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Tree Implementation in C++

A tree is a common hierarchical data structure in computer science used to express hierarchical relationships or organizations. Each node can have a parent and zero or more children, and they are all connected by edges. Considering their adaptability and wide range of uses, trees may be used to represent file systems, organize data in databases, and create data structures like binary search trees.

A tree may be created in C++ by applying classes and pointers. Each tree node should have its class, which should include information and pointers to the nodes that make up its children. This is the fundamental concept. This is the basic idea. The node connections serve as a representation of the tree's hierarchical relationships. There are so many different types of trees, including binary trees, AVL trees, and others, each having unique properties and uses.

The implementation includes setting up procedures for growing and contracting the tree, as well as for executing operations on the tree structure. Trees are a crucial component of algorithm design and data organization, providing effective answers to a range of computational issues.

Let's Implement the Binary Tree

A binary tree is implemented in C++ by developing a data structure that indicates the hierarchical relationship that exists between nodes. Only two children, known as the left child and the right child, can exist for each node in a binary tree. In computer science, binary trees are frequently utilized and have many uses, such as in search algorithms, data organization, and expression interpretation.

The TreeNode class and the BinaryTree class are normally the two primary components that are defined in order to create a binary tree in C++.

1. TreeNode Class: A single node within a binary tree is represented by the TreeNode class. It has characteristics like:

  1. Data: The node's related value.
  2. Left Child Pointer: A pointer to the node's left child, or nullptr if there isn't one.
  3. Right Child Pointer: A pointer to the right child node, or nullptr if there isn't one.

2. BinaryTree Class: The BinaryTree class is responsible for containing the whole binary tree structure. It provides techniques for modifying the tree, such as adding nodes, moving across the tree, and looking for certain values. Important methods and concepts include:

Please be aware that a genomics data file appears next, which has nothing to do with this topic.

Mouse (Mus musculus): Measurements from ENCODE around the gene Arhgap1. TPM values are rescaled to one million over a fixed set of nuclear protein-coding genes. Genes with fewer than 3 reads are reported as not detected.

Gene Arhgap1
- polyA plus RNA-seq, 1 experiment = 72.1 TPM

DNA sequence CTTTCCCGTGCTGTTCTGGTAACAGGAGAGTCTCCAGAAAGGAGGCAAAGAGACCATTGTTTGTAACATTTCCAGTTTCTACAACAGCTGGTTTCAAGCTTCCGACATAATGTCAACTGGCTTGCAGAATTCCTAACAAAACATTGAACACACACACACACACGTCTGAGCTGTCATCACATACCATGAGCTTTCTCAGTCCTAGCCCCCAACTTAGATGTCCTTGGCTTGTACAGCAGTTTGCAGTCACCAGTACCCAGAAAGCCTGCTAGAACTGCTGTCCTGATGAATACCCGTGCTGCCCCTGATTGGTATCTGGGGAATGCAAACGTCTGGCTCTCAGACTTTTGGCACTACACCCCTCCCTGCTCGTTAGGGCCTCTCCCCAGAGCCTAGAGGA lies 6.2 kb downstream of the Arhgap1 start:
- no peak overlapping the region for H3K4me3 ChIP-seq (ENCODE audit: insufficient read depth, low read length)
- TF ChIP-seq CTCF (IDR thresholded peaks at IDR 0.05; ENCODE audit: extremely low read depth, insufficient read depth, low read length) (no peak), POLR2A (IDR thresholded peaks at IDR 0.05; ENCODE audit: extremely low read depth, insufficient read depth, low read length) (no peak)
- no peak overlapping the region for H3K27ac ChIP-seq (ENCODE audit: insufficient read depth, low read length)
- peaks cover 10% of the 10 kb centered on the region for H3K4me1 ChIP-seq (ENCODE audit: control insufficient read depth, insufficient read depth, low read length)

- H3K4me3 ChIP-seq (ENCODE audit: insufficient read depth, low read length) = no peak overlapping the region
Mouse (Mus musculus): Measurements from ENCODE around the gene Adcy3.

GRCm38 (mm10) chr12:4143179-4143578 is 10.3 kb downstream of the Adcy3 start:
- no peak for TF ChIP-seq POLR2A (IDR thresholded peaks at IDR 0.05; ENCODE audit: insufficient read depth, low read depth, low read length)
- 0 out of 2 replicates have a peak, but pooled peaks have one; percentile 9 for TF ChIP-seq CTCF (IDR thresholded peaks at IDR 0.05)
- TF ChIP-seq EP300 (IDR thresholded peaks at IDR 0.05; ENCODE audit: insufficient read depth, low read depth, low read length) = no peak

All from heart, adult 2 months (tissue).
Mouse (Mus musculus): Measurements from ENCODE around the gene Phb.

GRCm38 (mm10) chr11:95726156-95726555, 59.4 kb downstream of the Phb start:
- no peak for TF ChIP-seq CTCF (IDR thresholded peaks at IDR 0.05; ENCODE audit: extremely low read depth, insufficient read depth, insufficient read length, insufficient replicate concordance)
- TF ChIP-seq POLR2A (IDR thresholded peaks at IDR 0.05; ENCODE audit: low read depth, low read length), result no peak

1. Insertion (Adding Nodes): The insertion operation is essential in the construction of a binary tree. It means growing the tree while maintaining its hierarchy by adding a new node. The new node's value is compared to the old nodes, beginning with the root node. If the value is lower, the left subtree is examined; if the value is higher, the right subtree is reviewed. Recursively, this procedure continues until an acceptable location for insertion is discovered. The ordered nodes of the binary tree must be maintained, which depends on this process.
  2. Traversal (Visiting Nodes): We can traverse the binary tree's nodes to visit and interact with them. There are three main traversal techniques:
  3. Inorder Traversal: This approach traverses the left subtree, then the current node, and lastly, the right subtree. In a binary search tree, it is used to generate nodes in ascending order.
  4. Preorder traversal: In this case, the left and right subtrees of the current node are explored first. It is used to copy trees and print phrases using the prefix notation.
  5. Postorder Traversal: This traversal travels to the left and right subtrees before the current node. It is frequently employed for expression evaluation or memory deallocation.
  6. Searching: Searching includes locating a certain value within the binary tree. Comparisons between the target value and node values take place starting at the root. The left subtree is looked into if the goal is smaller; the right subtree is searched if the target is larger. Recursively, this procedure goes on until the goal is located or a leaf node, which denotes absence, is reached.
  7. Deletion: Deletion is the removal of a node from the binary tree. There are nodes with no children, one child, and two children among the cases. A node with two children can frequently be deleted, and then its in-order successor is used in its place. By doing this, the hierarchical structure can be maintained without compromising the order of the tree.

Finding Minimum and Maximum:

These methods identify the binary tree's minimum and maximum values, respectively. The greatest value can be discovered by moving through the rightmost nodes, whereas the minimum value can be found by moving through the leftmost nodes. Useful for locating tree extremities.

Calculating Height and Checking Balance:

To calculate height, find the binary tree's greatest depth by following its length from root to leaf node. By ensuring that the heights of the left and right subtrees vary by no more than one, checking for balance guarantees that operations go smoothly.

Counting nodes and calculating the diameter:

Counting nodes, including internal and leaf nodes, helps in determining the size of the binary tree. Finding the longest path between any two nodes involves calculating the diameter. This makes it easier to understand the properties and structure of the tree and enables operators to make smart decisions.


Example to implement the binary tree:


Tree Implementation in C++


This C++ code provides an example of creating a binary tree and releasing its elements using an in-order traverse. This code's goal is to construct a straightforward binary tree structure and demonstrate how in-order traversal works to output nodes' values in ascending order.

A node in the binary tree is represented by the TreeNode structure. Each node has an integer value as well as left and right child pointers that are initially initialized to NULL for each node. The constructor sets the node's children pointers to NULL and initializes it with the provided value.

The in-order traversal of the binary tree and printing of the node values are done by the recursive printBinaryTree function. It traverses the left subtree first, then prints the value of the present node, followed by traversing the right subtree.